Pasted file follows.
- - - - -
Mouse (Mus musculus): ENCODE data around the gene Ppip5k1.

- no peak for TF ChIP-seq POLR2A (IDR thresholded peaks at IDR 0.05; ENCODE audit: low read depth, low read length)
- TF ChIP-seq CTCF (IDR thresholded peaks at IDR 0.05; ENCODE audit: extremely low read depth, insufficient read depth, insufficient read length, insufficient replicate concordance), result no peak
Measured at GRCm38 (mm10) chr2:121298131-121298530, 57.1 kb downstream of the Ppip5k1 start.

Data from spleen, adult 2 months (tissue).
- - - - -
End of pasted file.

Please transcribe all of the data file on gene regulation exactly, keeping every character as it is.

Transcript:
Mouse (Mus musculus): ENCODE data around the gene Ppip5k1.

- no peak for TF ChIP-seq POLR2A (IDR thresholded peaks at IDR 0.05; ENCODE audit: low read depth, low read length)
- TF ChIP-seq CTCF (IDR thresholded peaks at IDR 0.05; ENCODE audit: extremely low read depth, insufficient read depth, insufficient read length, insufficient replicate concordance), result no peak
Measured at GRCm38 (mm10) chr2:121298131-121298530, 57.1 kb downstream of the Ppip5k1 start.

Data from spleen, adult 2 months (tissue).